Legislature(2005 - 2006)CAPITOL 124
03/03/2005 08:00 AM COMMUNITY & REGIONAL AFFAIRS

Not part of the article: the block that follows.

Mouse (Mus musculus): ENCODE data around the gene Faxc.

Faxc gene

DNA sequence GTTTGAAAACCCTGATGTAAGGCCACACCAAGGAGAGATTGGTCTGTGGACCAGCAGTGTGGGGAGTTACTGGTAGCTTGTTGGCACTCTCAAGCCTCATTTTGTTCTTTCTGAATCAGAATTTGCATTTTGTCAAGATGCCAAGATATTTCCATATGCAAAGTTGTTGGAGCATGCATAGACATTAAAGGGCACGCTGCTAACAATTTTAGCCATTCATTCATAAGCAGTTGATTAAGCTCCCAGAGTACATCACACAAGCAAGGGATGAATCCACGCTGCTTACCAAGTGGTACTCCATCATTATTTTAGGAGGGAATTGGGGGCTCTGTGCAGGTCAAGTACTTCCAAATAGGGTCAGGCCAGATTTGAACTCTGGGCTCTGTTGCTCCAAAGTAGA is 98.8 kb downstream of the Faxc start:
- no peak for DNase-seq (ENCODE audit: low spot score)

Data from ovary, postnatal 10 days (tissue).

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HB 25-REFUND OF FISH BUSINESS TAX TO MUNIS 8:48:26 AM CO-CHAIR THOMAS announced that the next order of business would be HOUSE BILL NO. 25, "An Act relating to the sharing of fisheries business tax revenue with municipalities; and providing for an effective date." 8:50:20 AM CO-CHAIR OLSON moved to adopt CSHB 25, Version 24-LS0169\L, Utermohle, 3/1/05, as the working document. There being no objection, Version L was before the committee. 8:51:03 AM LOUIE FLORA, Staff to Representative Paul Seaton, Alaska State Legislature, explained that Amendment 1 [labeled 24-LS0169\L.2, Utermohle, 3/2/05, text provided below] corrects an oversight. Initially, the belief was that to place the [tax collection] in line with the state's budget cycle, it would be easiest to have [the tax collected] on a fiscal year basis. However, taxes are reported and collected on a calendar year basis; the change would return the language to refer to calendar year. 8:52:56 AM REPRESENTATIVE NEUMAN moved that the committee adopt Amendment 1 [labeled 24-LS0169\L.2, Utermohle, 3/2/05], which read: Page 2, line 19: Delete "fiscal [CALENDAR]" Insert "calendar" Page 2, line 21: Delete "fiscal [CALENDAR]" in both places Insert "calendar" in both places Page 2, line 24: Delete "fiscal [CALENDAR]" in both places Insert "calendar" in both places Page 2, line 27: Delete "fiscal [CALENDAR]" in both places Insert "calendar" in both places Page 3, line 2: Delete "fiscal [CALENDAR]" Insert "calendar" Page 3, line 4: Delete "fiscal [CALENDAR]" in both places Insert "calendar" in both places Page 3, line 7: Delete "fiscal [CALENDAR]" in both places Insert "calendar" in both places Page 3, line 10: Delete "fiscal [CALENDAR]" in both places Insert "calendar" in both places Page 3, line 14: Delete "during a fiscal year" Page 3, line 22: Delete "during a fiscal year" Page 3, line 31: Delete "during a fiscal year" Page 4, line 12: Delete "during a fiscal year" There being no objection, Amendment 1 was adopted. 8:53:23 AM REPRESENTATIVE LEDOUX related, "Amendment 2 is supposed to do what the CS was supposed to do; it's just clearing up some technical language in the CS." She deferred to Mr. Flora or the Department of Commerce, Community, & Economic Development (DCCED) representative for further explanation. 8:54:11 AM REPRESENTATIVE LEDOUX moved that the committee adopt Amendment 2, which read as follows [original punctuation provided; with handwritten changes]: (page 3, line 23) delete "retained" insert "transferred" (page 3, line 24) delete "until the amount necessary to make the hold harmless payment required" (page 3, line 25) delete "under AS 29.60.450(g) is calculated and paid by" (page 3, line 24) after "department"; insert "to" REPRESENTATIVE CISSNA objected and requested an explanation. 8:54:44 AM BILL ROLFZEN, Department of Commerce, Community, & Economic Development, explained that after DCCED computes the hold harmless add-on amounts, Amendment 2 provides that the Department of Revenue withhold the export landing tax payment, until such time DCCED determines the fish tax add-ons are necessary to raise the small communities to the amount they would've received had the export landing tax not been enacted. Amendment 2 withholds the revenue until DCCED makes the calculations and the funds are transferred to DCCED in order to hold harmless those communities. After the hold harmless payments are provided by DCCED under the shared fishery business tax program, the Department of Revenue prorates the export landing tax payments by an amount necessary to fund those hold harmless payments, and sends those payments to the export landing tax communities. 8:55:58 AM REPRESENTATIVE CISSNA withdrew her objection. There being no objection, Amendment 2 was adopted. 8:56:07 AM REPRESENTATIVE LEDOUX moved that the committee adopt Amendment 3, as follows: Page 4, line 18, Delete "2005" Insert "2006" 8:56:39 AM REPRESENTATIVE CISSNA objected. She noted she had contemplated a sunset amendment. She opined that the purpose of this legislation is to create incentives for communities to develop value-added [products] and move into new markets. She related her understanding that there are no qualifying communities that couldn't find some resource. She asked if communities fishing now would, with an incentive, be able "to figure out something." MR. FLORA said that's correct. REPRESENTATIVE CISSNA opined, then, that it's wise for the state to tie resources to incentives to expand what local communities do. She related that although she likes the idea of giving an extended period to work on this and develop resources, she expressed concern with doing so in perpetuity. 8:59:02 AM REPRESENTATIVE LEDOUX stated that Amendment 3 merely changes the effective date to 2006 rather than 2005. One of the reasons for Amendment 2 is that even under Version L, there will be communities that lose under the proposed program. Therefore, changing the effective date provides those losing communities more time to prepare for the significant loss of money. 8:59:57 AM REPRESENTATIVE CISSNA related her understanding that under Version L a population of 500 or less would be held harmless without sunset. 9:00:42 AM CO-CHAIR THOMAS interjected that the fishing season has already started, and therefore implementing [this legislation] at this time "would probably be wrong." Therefore, Amendment 3 moves the effective date back a year in order to allow communities time to adjust their budgets. 9:01:00 AM REPRESENTATIVE CISSNA withdrew her objection to Amendment 3. 9:01:12 AM CO-CHAIR THOMAS asked if the change in the effective date is complicated for DCCED. Upon a signal from DCCED representatives in the room, he related his understanding that it wouldn't be complicated to do so. 9:01:25 AM CO-CHAIR THOMAS, upon hearing no further objections, announced that Amendment 3 was adopted. 9:01:39 AM REPRESENTATIVE LEDOUX explained that she wanted to hold harmless the small communities that would lose under the original legislation. Therefore, she suggested that communities with populations of 500 or less or small boroughs with populations of 3,000 or less would be held harmless and given the same amount of money they would've received [before the passage of this legislation]. 9:03:19 AM REPRESENTATIVE NEUMAN inquired as to how many boroughs there are with a population of less than 3,000. CO-CHAIR THOMAS, upon hearing a department representative in the audience, related that there are four boroughs with populations of less than 3,000. REPRESENTATIVE LEDOUX specified that Lake & Peninsula, Aleutians East, Bristol Bay, and [Yakutat] are the four boroughs. 9:04:14 AM REPRESENTATIVE NEUMAN asked if there will be a fiscal note or idea as to [the financial impacts] of this change. REPRESENTATIVE LEDOUX related her understanding that [Version L] would give communities gaining under this proposal about 60 percent of what they would've gained without the hold harmless clause. In further response to Representative Neuman, Representative LeDoux confirmed that communities such as Homer would receive about 60 percent of what it would have without [Version L]. However, she didn't believe the fiscal note for the state would change. 9:05:13 AM REPRESENTATIVE SALMON commented that this is a complex issue, and therefore he suggested holding HB 25 once more in order to determine the numbers for the smaller villages. CO-CHAIR THOMAS said that the department can't provide the numbers related to the impact to specific communities. Version L merely tries to hold the smaller communities harmless at 60:40. 9:06:19 AM REPRESENTATIVE CISSNA inquired as to the sponsor's reaction to Version L. CO-CHAIR THOMAS informed the committee that the original agreement was [to hold harmless] those communities with populations of 500 or less. However, Version L now includes boroughs with populations of 3,000 or less. 9:07:11 AM MR. FLORA confirmed that the sponsor was made aware of Version L yesterday and isn't particularly fond of the idea, but can live with it. He related that the sponsor had ideas for possible sunset dates. However, the sponsor felt that the legislation is already complex enough and didn't want to burden it further. 9:08:05 AM CO-CHAIR THOMAS inquired as to whether the committee wanted to take testimony today or hold over the legislation to allow witnesses time to review Version L and comment at a later hearing. He related his understanding that the sponsor is happy, the maker of the CS is happy, and therefore he opined that the committee could move the legislation. He said he would entertain a motion. REPRESENTATIVE CISSNA expressed her desire to allow testimony. 9:09:28 AM LINDA FREED, Manager, City of Kodiak, announced her support of HB 25. Based on the sponsor statement and other information, the Kodiak City Council believes that the proposal in HB 25 is appropriate because the fisheries business tax was put in place to provide a sharing of the revenue with those communities that have fish crossing their docks. Although she noted that she hasn't had an opportunity to analyze Version L, she wasn't sure that holding harmless those communities that are part of the program now with the redistribution under [Version L] would achieve anything different. Without the hold harmless clause, Kodiak supports HB 25. 9:11:06 AM WANETTA AYERS, Southwest Alaska Municipal Conference (SWAMC), informed the committee that SWAMC is the state-recognized Alaska Regional Development Organization (ARDOR) and federally recognized economic development district for 54 communities. Ms. Ayers said that originally she was present to speak against HB 25 because it would've resulted in the loss of hundreds of thousands of dollars in municipal revenues to a number of communities in Southwest Alaska. However, upon reviewing the CS, Ms. Ayers opined that it goes a long way in correcting what would've been a significant revenue loss. She requested additional time to review Version L and obtain comments from the communities in SWAMC. Ms. Ayers informed the committee that 11 communities in Southwest Alaska have already exercised their local taxing authority by implementing a raw fish tax on fish that crosses the dock but is not processed in the community. The aforementioned is an option for communities to generate additional municipal revenues, although it hasn't been utilized by a number of communities that could use it. 9:13:31 AM JULIE DECKER, Executive Director, Southeast Alaska Regional Dive Fisheries Association (SARDFA), related SARDFA's support of HB 25. Although she opined that the hold harmless clause seems to be suitable for communities with populations under 500, she questioned holding harmless boroughs with a population of up to 3,000. Ms. Decker suggested the need for a sunset clause on the hold harmless clause, which could be tied to municipal revenue sharing programs starting again. Ms. Decker concluded by relating her general belief that the committee is going in a good direction with this legislation. 9:14:33 AM VALERY MCCANDLESS, Mayor, City of Wrangell, paraphrased from the following written testimony [original punctuation provided]: The main issue of this bill that the City of Wrangell supports is to provide equity when it comes to distributing the fish tax from fresh or unprocessed seafood product. The current method of allocating the fish tax proceeds not only makes no sense, but it unfairly distributes these tax collected monies. It is our understanding that the current formula takes all of the fish tax from fresh or unprocessed product and divides it equally between the general fund and the DCCED. The portion that goes to DCCED is then put into a pool and is distributed based on the percentage of processed product. In other words, if a community has 10% of the processed fish tax in the state, they would then get 10% of the fresh or unprocessed fish tax, regardless of how much fresh or unprocessed fish they actually handle. This seems to be an unfair practice to communities that may offer a high quality fresh and live product. Communities landing fresh product or product to be processed both require infrastructure development and provide jobs for the industry. National and international markets are demanding more fresh and live seafood. The State of Alaska is encouraging markets of high quality fresh and live product - yet then penalizes communities on the fish taxes they pay. HB 25 will bring back those dollars to the communities in which the unprocessed or fresh or live seafood is actually landed. In a time when high-end fresh products are encouraged and demanded, it is self defeating to those communities that are trying to develop those type of fresh markets when it comes to fish taxes. There is more fish tax paid, but it goes to other communities. The City of Wrangell endorses HB 25 as a fair solution to the current allocation method of fish tax from the so-called unprocessed (or fresh) seafood. The following example is only used to illustrate the flaw in the current method of allocating the unprocessed fish tax: Assume you had two communities in the state that processed the state's entire seafood product. One community processed the entire processed product and one that handled and prepared the entire fresh or unprocessed product; each handling/processing equal amounts. Under the current method of allocation, the community that had processed product only would receive 100% of fish tax distributed to communities. The community with just fresh or unprocessed product would receive nothing, yet logic would tell us both should get 50%. Both communities need an investment in infrastructure, marketing, transportation and other issues to make their particular industry work regardless of whether it was shipped out processed under the state's definition or whether it is shipped out under the unprocessed label. Both deserve an equal portion of the fish tax distributed to the communities. Although in the real world, there are many communities in Alaska that have both processed and fresh or unprocessed product, this example should hit home how unfair the current system is and the need for it to be fixed. The City of Wrangell endorses HB 25 as a fair solution to the current allocation method of fish tax from the so-called unprocessed seafood. Thank you for allowing me this opportunity to speak on behalf of the City of Wrangell. 9:18:06 AM REPRESENTATIVE NEUMAN returned to the suggestion that there be a sunset clause tied to municipal funds. He pointed out that all communities would receive municipal revenue sharing. Therefore, he didn't know why a sunset clause would be necessary because it would take away from these [losing communities] even more. 9:19:06 AM WILLARD DUNHAM, Member, Seward City Council, City of Seward, related that the City of Seward is in favor of HB 25. He informed the committee that Seward is a high-volume landing port for both halibut and several other species of fish. Mr. Dunham highlighted that hundreds of thousands of pounds of fish are preliminarily processed in the state, but then shipped out of state. He hoped the aforementioned will be taken into consideration for future [legislation]. 9:20:48 AM CLARK CORBRIDGE, Interim City Manager, City of Seward, reiterated the City of Seward's strong support of HB 25 and Version L, primarily because it's a far more equitable distribution method than the current method. 9:21:39 AM DEAN BAUGH, Finance Director, City of Homer, related the City of Homer's support for HB 25. Mr. Baugh highlighted that the City of Homer, like many other port communities, has invested heavily in port infrastructure. However, the current distribution method has resulted in Homer having to subsidize some of its docks through other fees. Mr. Baugh informed the committee that 11 million pounds of halibut came across Homer's dock last year, but Homer received no fish tax for that halibut because the fish is placed on ice and sent to market as a fresh fish. Mr. Baugh related that Homer has discussed instituting a landing tax, but the surrounding markets are so tight that institution of a landing tax may place Homer in a situation in which it loses a large portion of its volume. 9:23:17 AM CHRIS MOSS surmised that the committee has to determine whether this proposed change is necessary. He reminded the committee that the original intent of the [fisheries business tax] was to redistribute the funds [collected from the fisheries business tax] to various communities impacted by processing activities. The aforementioned was appropriate at the time because every community had its own processing facility. However, the fishing industry is changing as fresh fish are being shipped out. He indicated the need to realize that fresh fish is the highest value and those communities where fresh product is shipped out for processing still incur port [infrastructure] costs, although the definition of processing isn't met in those communities. Mr. Moss expressed concern with Version L [because] the winners and losers of it are not very obvious. Mr. Moss opined that it's appropriate to distribute the money based on the landing place rather than where the most fish are landed. He also opined that the hold harmless clause based on population size should be phased out. 9:25:38 AM BUCK LAUKITIS, President, North Pacific Fisheries Association, testified in support of HB 25, which corrects a poorly structured tax statute. He related that Homer is participating in a market segment, fresh product, that is absolutely essential to the economic health of Alaska's fisheries. He discussed the growing trend of fresh fish, which is where the value lays. Mr. Laukitis commented that although the hold harmless clause in Version L is well intentioned, it merely results in a 40 percent dilution and doesn't fully correct the problem. 9:27:29 AM JOHN VELSKO related his support of HB 25. He informed the committee that Homer is the leading halibut landing port because the city decided to invest in and maintain the necessary harbor infrastructure, such as the ice making plant, modern fish stock, and security patrol of the harbor. Although the Homer general fund has helped pay for the aforementioned for a number of years, the loss of state revenue sharing is making finances tight. [In attempts to address the lack of state funds], the city recently raised property taxes, and is discussing raising the sales tax. Mr. Velsko opined, "HB 25 attempts to right a fundamental wrong in the distribution of the fish tax, I don't see why communities that have not invested in maintaining the necessary fishery infrastructure should receive fish tax revenue that rightfully belongs to responsible communities that have." Although Mr. Velsko said he believes the hold harmless clause is a good idea, he didn't believe it should come from the fish tax revenues. "The State of Alaska does have a commitment to the rural communities, but the rightful place to fund that is through the general fund, not through taking fish tax revenues from legitimate fishing ports," he stated. 9:29:07 AM ROLLO POOL, Executive Director, Southeast Conference, related that the Southeast Conference hasn't taken a position on HB 25. However, he opined that the organization believes the legislature needs to review the cost-sharing component of this statute. He mentioned the different economies throughout the state. Mr. Pool said the Southeast Conference is willing to work with the legislature and other groups to find equitable solutions. 9:30:29 AM CHRIS HLADICK, Manager, City of Unalaska, highlighted that it appears that Homer would receive a substantial amount under this proposal in HB 25. Under this legislation, there will be inequity. Homer will have an advantage because it's located on the road system, and therefore can deliver fresh fish. However, other communities, such as Unalaska, would have to pay to have its fresh fish shipped out. "So, I'm not understanding exactly how this would make it fair." Mr. Hladick related [the City of Unalaska's] opposition to HB 25. 9:31:51 AM REPRESENTATIVE CISSNA inquired as to Mr. Hladick's view of Version L. MR. HLADICK said he understands that many of the small communities need money, but he said he hasn't seen how [Version L] impacts the total picture and thus can't comment at this time. 9:32:34 AM CO-CHAIR THOMAS closed public testimony. 9:32:56 AM REPRESENTATIVE LEDOUX moved to report CSHB 25, Version 24- LS0169\L, Utermohle, 3/1/05, as amended, out of committee with individual recommendations and the accompanying fiscal notes. There being no objection, CSHB 25(CRA) was reported from the House Community and Regional Affairs Standing Committee. The committee took an at-ease from 9:33:29 AM to 9:37:49 AM.